A wild summer

Beitar Jerusalem has finally changed ownership, and the upcoming season is likely to be full of surprises.

Beitar Jerusalem coach and players 521 (photo credit: ASAF KLIGER)
Beitar Jerusalem coach and players 521
(photo credit: ASAF KLIGER)
We didn’t need this past summer to establish that there is never a dull moment at Beitar Jerusalem. However, the last few months at the club have been wild even by Beitar’s standards.
Jerusalem entered the new season with a new owner, a new front office, a new coach and a largely new squad of players. The most significant of these changes, resulting in the complete overhaul of the club, was the owner’s position.
After eight years, Arkadi Gaydamak finally relinquished his hold on the club, and Eli Tabib ultimately seized control after a typical Beitar ordeal. Following months of uncertainty and misinformation, Tabib was finally confirmed as the Beitar owner in early July, but not before the Israel Football Association and the Jerusalem District Court had their say on the matter.
Tabib and Gaydamak seemed to be on the verge of completing a deal a month earlier, before the latter caught everyone by surprise – as he has done countless times during his term at Beitar – by announcing that he had agreed to sell a 50-percent stake of the club to a group of Russian businessmen headed by Tamarlan (Tamir) Majidof.
Majidof was apparently behind Beitar’s bizarre friendly match at Terek Grozny in the Chechen capital during last season. He also helped complete the loan deals of Dzhabrail Kadiyev and Zaur Sadayev from Grozny to Jerusalem, which shook the club to its foundations after fans vehemently objected to the signing of the Muslim players.
Gaydamak claimed at the time that “it would be irresponsible of me to transfer the club to Eli Tabib.” But after the Majidof deal fell through, his representatives told judge Carmi Musak that Gaydamak had no objection to turning over the ownership to Tabib, who claimed in court that he had a right to buy the club according to a clause in an agreement Gaydamak had signed with a group of supporters last summer.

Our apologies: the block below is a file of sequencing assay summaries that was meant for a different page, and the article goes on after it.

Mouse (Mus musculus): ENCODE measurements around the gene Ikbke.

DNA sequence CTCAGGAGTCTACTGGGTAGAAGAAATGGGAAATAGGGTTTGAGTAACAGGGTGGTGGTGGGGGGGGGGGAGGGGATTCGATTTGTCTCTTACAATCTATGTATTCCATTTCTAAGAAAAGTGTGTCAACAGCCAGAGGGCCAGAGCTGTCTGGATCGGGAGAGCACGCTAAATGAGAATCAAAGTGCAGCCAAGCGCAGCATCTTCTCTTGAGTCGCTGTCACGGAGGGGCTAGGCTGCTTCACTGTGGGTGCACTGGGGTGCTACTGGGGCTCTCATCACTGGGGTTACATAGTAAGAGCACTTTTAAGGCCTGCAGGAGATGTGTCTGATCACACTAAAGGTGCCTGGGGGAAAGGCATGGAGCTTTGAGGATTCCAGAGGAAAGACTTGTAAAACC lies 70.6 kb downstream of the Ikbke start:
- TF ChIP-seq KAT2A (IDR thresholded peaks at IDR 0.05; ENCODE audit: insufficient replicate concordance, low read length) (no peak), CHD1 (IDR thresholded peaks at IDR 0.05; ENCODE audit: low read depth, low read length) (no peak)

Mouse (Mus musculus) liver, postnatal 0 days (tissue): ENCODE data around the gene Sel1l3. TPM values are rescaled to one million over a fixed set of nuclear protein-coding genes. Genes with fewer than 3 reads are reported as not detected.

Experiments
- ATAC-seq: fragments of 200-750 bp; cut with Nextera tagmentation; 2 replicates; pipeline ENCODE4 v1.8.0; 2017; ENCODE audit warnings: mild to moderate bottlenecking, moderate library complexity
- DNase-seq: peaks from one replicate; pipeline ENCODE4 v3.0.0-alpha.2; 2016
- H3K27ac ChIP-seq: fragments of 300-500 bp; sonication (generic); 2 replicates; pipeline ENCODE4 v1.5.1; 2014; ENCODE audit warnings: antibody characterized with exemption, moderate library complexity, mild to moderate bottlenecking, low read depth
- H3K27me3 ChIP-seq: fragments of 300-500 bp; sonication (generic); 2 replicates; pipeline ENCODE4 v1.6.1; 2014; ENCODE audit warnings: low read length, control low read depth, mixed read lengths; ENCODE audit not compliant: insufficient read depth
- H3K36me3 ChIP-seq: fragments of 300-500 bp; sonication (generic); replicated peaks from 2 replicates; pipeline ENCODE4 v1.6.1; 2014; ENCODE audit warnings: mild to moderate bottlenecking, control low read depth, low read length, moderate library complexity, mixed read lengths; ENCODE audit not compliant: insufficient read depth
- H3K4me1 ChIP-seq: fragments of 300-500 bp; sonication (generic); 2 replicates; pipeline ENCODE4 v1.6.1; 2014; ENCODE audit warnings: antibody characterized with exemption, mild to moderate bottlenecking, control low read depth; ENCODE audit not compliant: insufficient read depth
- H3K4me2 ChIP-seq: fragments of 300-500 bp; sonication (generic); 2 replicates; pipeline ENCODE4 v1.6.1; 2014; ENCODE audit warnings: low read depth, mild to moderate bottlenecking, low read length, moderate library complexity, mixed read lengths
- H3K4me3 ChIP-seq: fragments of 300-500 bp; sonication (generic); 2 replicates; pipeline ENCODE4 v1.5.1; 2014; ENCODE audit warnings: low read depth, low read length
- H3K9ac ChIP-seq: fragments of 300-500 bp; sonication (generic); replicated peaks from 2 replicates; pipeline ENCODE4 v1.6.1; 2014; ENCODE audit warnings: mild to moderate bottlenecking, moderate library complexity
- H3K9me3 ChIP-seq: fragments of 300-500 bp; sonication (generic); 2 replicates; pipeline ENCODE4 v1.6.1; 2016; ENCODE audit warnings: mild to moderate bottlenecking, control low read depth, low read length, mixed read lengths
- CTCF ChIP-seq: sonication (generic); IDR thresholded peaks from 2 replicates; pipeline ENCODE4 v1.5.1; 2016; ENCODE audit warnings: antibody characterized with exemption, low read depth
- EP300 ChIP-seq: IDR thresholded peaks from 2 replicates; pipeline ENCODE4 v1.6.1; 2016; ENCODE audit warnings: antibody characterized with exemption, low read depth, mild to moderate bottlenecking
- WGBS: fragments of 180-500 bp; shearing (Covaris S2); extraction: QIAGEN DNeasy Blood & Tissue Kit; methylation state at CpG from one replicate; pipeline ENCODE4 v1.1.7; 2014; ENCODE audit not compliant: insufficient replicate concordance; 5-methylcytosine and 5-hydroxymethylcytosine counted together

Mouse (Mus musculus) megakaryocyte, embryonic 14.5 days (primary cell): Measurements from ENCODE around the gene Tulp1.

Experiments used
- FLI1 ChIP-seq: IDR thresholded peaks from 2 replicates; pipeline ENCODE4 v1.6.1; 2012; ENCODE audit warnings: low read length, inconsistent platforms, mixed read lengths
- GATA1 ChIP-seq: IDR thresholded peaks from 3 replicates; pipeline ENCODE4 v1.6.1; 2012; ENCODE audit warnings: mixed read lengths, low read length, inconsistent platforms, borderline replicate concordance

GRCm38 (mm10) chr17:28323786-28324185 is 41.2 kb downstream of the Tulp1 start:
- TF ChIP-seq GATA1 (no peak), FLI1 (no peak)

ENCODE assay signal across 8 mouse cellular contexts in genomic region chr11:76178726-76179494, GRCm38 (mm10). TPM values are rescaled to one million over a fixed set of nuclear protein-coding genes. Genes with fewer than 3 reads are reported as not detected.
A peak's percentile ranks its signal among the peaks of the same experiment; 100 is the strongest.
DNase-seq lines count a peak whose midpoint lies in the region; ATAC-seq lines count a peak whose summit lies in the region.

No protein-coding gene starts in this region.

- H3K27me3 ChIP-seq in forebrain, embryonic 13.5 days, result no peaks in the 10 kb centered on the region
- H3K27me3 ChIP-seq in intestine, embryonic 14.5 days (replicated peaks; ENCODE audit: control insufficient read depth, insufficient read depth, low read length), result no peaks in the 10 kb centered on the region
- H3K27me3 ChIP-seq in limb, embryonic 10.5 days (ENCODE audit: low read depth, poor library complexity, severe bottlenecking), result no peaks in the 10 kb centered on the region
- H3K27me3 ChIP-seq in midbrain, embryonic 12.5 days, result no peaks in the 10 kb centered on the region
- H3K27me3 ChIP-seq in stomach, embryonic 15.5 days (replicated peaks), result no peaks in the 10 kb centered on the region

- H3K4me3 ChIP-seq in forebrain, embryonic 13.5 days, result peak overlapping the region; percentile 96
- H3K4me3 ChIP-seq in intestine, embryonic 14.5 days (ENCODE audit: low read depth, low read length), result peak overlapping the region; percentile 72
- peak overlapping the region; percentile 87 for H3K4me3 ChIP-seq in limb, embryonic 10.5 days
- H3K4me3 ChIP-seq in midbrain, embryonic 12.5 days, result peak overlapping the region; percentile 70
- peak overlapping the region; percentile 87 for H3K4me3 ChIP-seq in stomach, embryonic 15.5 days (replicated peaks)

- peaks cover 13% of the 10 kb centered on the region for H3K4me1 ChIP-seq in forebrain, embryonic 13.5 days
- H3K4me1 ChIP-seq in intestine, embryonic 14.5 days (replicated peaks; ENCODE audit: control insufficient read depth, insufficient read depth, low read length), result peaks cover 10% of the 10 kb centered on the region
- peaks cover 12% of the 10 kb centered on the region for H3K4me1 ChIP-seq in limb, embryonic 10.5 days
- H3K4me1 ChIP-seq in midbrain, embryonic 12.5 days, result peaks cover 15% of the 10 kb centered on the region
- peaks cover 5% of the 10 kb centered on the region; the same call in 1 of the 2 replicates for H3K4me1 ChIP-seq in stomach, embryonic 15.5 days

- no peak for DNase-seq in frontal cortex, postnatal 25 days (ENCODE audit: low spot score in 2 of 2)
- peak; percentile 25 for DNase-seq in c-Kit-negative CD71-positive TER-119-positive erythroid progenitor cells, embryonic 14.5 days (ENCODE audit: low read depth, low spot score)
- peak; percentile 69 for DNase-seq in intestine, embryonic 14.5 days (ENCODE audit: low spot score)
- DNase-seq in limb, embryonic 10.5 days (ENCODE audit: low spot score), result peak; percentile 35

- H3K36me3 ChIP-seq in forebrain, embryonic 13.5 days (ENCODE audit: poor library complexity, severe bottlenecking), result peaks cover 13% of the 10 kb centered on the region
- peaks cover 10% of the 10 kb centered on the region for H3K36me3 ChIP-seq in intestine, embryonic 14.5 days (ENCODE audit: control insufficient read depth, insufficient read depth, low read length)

Tabib agreed to cover the club’s debts, estimated at NIS 12.5 million, for a 75% stake of the club, with the remaining 25% to be held by an organization of Beitar fans.
However, the final obstacle only fell in July, when the IFA’s Budget Control Authority ratified the purchase. The Budget Control Authority ruled that even though Tabib had yet to complete his year-long cooling-down period since selling Hapoel Tel Aviv, he could already begin to run Beitar, as the new season was just around the corner.
The authority also decided that the charges Tabib faced for attacking a minor and disruption of justice, relating to an incident outside his home last year during a protest by Hapoel fans, didn’t prohibit him from owning a club. Should he be convicted, the matter will be reevaluated.
Purchasing the club may have seemed like the main hurdle to Tabib, but he soon found out that being the boss at Beitar was not all that different from a steeplechase, with a new obstacle awaiting him at every turn.